Ida Petersson: "The Internet has definitely changed the way we find talent, but our buying strategy has not changed. I think the strength of Instagram today is that it allows young designers and independent brands to portray who they are and what they stand for with a minimal financial investment. As buyers, we have so much more choice now than we ever had before – we are literally flooded with young talent from all around the world. The challenge today is to actually be able to discover, select, and support the designers of tomorrow. Sometimes it's a bit like finding a needle in a haystack, but I don't mind that. The extensive search is absolutely worth it.”
On digital technologies and how they benefit in-store fashion retail.
Holli Rogers: "At Browns East, we already have new technologies that help the customers through their journey and make them find what they want. We call it a multi-channel approach: sometimes customers are inspired by products they see on our brownsfashion.com website, so we give them the opportunity to actually select what they want online and set up an appointment in one of our stores (ed.: Browns on South Molton Street in Mayfair or Browns East in Shoreditch) to try on everything they've booked in. This online customer journey can happen for them, whenever and wherever they want it to happen, and it can be translated into an actual, real-life experience. The combination of both the e-commerce platform and the activity in our stores is essential to our customers today and has great potential to evolve further."
On reinventing Browns' iconic flagship store.
Holli Rogers: "We just like to disrupt ourselves and challenge everybody's perception of what Browns is. I knew that the decision to mark our 50th anniversary by closing our original store and reopening Browns on Brook Street next summer would be met with a lot of pushback. So many people are so tied to Browns' original space, but the area where our original store is set has changed and evolved, and so have we. My role is to look at the big picture and to define where we want to be in the next fifty years. This needs to be in a different space for a variety of reasons. Mostly, because we want to improve our customer journey outside of the traditional retail model, and engage them in different ways by hosting creative projects and events – which is something that the current store's space and architecture doesn't allow us to do. We want a physical space that meets our digital needs."
Ida Petersson: "In the future, brick-and-mortar stores can only survive if they captivate the customer's attention and inspire them. Browns East has been an amazing experience to us because we've managed to engage the consumer in a way that goes beyond the simple fact of coming into a store and buying something – and we ultimately want to be able to do that for the Mayfair customer as well."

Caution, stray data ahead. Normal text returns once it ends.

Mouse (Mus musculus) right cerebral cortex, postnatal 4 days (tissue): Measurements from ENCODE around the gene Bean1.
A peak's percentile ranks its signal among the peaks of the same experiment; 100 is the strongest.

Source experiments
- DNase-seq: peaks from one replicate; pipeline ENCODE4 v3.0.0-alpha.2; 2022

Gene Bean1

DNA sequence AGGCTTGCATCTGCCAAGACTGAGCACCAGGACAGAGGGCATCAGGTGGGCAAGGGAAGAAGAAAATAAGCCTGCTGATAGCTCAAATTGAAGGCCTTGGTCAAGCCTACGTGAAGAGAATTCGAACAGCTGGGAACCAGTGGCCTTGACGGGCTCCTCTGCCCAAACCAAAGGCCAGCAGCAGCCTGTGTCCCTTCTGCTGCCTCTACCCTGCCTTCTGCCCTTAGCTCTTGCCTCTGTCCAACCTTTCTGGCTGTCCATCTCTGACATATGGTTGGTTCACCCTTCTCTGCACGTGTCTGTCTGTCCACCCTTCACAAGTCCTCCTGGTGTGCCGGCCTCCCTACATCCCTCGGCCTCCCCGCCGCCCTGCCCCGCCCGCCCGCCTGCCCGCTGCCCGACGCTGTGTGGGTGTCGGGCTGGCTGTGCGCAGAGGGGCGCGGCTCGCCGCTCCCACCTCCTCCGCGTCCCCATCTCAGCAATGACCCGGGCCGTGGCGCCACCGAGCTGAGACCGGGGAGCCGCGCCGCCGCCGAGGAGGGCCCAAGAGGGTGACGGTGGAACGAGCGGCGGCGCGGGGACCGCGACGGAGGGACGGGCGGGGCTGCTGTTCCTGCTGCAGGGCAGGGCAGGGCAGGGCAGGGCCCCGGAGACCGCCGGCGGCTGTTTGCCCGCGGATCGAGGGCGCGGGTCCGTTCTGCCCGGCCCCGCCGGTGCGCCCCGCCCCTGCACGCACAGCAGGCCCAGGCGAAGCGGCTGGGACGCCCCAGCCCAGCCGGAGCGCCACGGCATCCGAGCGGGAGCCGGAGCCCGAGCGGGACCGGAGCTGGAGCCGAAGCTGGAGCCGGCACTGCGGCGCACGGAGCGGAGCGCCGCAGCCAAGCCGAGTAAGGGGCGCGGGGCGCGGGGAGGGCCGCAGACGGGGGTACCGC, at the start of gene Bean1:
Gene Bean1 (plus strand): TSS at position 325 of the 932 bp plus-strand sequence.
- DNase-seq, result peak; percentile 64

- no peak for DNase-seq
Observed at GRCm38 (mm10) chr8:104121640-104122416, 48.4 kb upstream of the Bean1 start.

Inside Browns East's shop in Shoreditch, London. Photo: Courtesy of PR.
On what it takes for brick-and-mortar stores to engage their customers.
Holli Rogers: "You have to give your customers a good reason to go into the store – you can't just be another store with stuff hanging on rails. You need to immerse your customer in a cultural lifestyle concept, in something creative and valuable that goes beyond retail itself – which is why the customer and VIP journey is very important. You also need to take into account your store's interior design and architecture and how it interacts with both the customers and the products. At Browns East, our floor fixtures are mobile and can, therefore, be completely reconfigured, which means that we can change our store's interior design every 3 or 4 weeks, as we please, and make sure that our image and creative direction is never stagnant. Most companies are not willing to invest in mobile interiors, but for me, it was really important that we could be unrestrained, free, and creative in our way of presenting ourselves. Today, people are not interested in products only; they want experiences and feelings. The only way to achieve this, and meet their expectations, is by being authentic to who you are and taking care of people."
On how sustainability will influence the future of retail
Holli Rogers: "Creating and supporting a circular economy is very important to us. A year ago, we initiated an on-going collaboration with a company called Armarium, which looks at the lifecycle of a product by offering runway looks and luxury ready-to-wear for rent. We did a few events with them, where we gave them part of our stock to rent before the mark-down period because looking at and exploring other, more sustainable ways of consumption is essential to us."